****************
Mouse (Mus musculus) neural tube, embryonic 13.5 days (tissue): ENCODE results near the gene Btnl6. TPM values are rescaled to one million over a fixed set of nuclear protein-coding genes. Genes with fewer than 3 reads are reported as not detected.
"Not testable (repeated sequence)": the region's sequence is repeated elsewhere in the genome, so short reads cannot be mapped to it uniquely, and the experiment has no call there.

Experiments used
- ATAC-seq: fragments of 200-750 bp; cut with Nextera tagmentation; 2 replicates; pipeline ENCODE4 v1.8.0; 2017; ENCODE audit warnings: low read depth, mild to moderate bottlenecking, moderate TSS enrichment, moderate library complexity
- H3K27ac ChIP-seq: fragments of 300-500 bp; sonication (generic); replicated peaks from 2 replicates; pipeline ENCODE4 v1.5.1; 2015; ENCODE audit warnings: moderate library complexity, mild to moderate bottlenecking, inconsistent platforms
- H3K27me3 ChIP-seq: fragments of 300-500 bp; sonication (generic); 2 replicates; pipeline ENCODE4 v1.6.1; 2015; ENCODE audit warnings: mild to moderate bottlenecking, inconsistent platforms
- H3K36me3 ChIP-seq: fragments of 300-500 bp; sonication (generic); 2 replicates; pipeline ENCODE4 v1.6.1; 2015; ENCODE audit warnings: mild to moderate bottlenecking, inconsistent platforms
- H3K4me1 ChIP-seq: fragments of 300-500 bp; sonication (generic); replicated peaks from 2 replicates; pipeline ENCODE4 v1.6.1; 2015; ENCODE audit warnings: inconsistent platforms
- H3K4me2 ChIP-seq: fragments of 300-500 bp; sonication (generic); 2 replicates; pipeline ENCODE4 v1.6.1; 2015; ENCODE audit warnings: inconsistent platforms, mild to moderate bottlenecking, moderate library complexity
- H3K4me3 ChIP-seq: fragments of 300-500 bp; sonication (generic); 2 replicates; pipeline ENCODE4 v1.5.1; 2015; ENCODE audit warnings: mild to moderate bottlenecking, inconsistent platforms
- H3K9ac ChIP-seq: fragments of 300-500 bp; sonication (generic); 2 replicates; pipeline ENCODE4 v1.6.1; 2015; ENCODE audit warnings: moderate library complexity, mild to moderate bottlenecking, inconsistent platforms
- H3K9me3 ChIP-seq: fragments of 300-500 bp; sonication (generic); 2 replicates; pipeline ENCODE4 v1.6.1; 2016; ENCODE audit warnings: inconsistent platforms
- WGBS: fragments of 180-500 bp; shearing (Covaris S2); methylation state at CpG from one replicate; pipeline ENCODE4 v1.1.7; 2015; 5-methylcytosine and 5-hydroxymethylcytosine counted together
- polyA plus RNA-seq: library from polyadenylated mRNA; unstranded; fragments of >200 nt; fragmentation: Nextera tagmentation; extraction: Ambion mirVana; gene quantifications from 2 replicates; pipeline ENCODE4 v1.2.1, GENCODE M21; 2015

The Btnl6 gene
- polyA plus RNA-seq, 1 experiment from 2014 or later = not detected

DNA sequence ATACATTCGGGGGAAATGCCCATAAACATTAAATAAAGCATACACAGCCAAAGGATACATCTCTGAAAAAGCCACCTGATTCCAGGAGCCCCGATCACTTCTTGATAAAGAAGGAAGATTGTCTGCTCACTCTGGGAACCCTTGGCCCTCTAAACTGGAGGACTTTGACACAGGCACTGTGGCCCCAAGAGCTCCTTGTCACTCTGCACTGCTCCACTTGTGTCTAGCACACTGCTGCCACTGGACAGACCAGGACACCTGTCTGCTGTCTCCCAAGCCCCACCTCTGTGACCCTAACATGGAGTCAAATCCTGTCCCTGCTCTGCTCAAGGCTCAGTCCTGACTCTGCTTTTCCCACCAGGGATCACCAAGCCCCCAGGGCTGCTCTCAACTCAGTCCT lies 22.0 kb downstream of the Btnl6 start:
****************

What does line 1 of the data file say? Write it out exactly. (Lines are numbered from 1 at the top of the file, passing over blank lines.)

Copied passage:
Mouse (Mus musculus) neural tube, embryonic 13.5 days (tissue): ENCODE results near the gene Btnl6. TPM values are rescaled to one million over a fixed set of nuclear protein-coding genes. Genes with fewer than 3 reads are reported as not detected.